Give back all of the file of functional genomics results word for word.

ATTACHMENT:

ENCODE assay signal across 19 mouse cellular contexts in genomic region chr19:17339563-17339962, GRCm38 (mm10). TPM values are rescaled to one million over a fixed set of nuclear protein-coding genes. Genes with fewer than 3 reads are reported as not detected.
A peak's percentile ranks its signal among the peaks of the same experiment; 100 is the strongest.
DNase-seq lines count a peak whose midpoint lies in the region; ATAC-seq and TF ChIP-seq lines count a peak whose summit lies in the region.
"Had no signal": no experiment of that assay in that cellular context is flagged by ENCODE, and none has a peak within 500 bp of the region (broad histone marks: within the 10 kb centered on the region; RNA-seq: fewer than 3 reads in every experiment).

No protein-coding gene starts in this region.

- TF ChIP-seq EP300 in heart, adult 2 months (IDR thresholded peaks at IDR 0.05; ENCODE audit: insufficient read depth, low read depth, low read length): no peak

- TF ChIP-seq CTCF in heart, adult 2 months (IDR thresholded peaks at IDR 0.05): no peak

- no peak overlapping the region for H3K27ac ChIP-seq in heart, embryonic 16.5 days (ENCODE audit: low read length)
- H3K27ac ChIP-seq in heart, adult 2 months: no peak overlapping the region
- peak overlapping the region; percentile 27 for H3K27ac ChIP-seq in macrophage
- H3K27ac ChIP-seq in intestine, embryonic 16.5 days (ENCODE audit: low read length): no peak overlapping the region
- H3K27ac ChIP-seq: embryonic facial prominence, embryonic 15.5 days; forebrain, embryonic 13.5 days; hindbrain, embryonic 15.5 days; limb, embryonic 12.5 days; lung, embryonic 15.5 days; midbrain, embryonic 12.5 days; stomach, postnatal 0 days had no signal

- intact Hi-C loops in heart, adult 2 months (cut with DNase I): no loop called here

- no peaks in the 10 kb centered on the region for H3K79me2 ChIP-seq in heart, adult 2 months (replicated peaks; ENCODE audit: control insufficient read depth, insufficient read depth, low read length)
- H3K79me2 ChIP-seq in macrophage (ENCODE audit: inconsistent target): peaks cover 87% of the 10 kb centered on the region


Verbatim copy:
ENCODE assay signal across 19 mouse cellular contexts in genomic region chr19:17339563-17339962, GRCm38 (mm10). TPM values are rescaled to one million over a fixed set of nuclear protein-coding genes. Genes with fewer than 3 reads are reported as not detected.
A peak's percentile ranks its signal among the peaks of the same experiment; 100 is the strongest.
DNase-seq lines count a peak whose midpoint lies in the region; ATAC-seq and TF ChIP-seq lines count a peak whose summit lies in the region.
"Had no signal": no experiment of that assay in that cellular context is flagged by ENCODE, and none has a peak within 500 bp of the region (broad histone marks: within the 10 kb centered on the region; RNA-seq: fewer than 3 reads in every experiment).

No protein-coding gene starts in this region.

- TF ChIP-seq EP300 in heart, adult 2 months (IDR thresholded peaks at IDR 0.05; ENCODE audit: insufficient read depth, low read depth, low read length): no peak

- TF ChIP-seq CTCF in heart, adult 2 months (IDR thresholded peaks at IDR 0.05): no peak

- no peak overlapping the region for H3K27ac ChIP-seq in heart, embryonic 16.5 days (ENCODE audit: low read length)
- H3K27ac ChIP-seq in heart, adult 2 months: no peak overlapping the region
- peak overlapping the region; percentile 27 for H3K27ac ChIP-seq in macrophage
- H3K27ac ChIP-seq in intestine, embryonic 16.5 days (ENCODE audit: low read length): no peak overlapping the region
- H3K27ac ChIP-seq: embryonic facial prominence, embryonic 15.5 days; forebrain, embryonic 13.5 days; hindbrain, embryonic 15.5 days; limb, embryonic 12.5 days; lung, embryonic 15.5 days; midbrain, embryonic 12.5 days; stomach, postnatal 0 days had no signal

- intact Hi-C loops in heart, adult 2 months (cut with DNase I): no loop called here

- no peaks in the 10 kb centered on the region for H3K79me2 ChIP-seq in heart, adult 2 months (replicated peaks; ENCODE audit: control insufficient read depth, insufficient read depth, low read length)
- H3K79me2 ChIP-seq in macrophage (ENCODE audit: inconsistent target): peaks cover 87% of the 10 kb centered on the region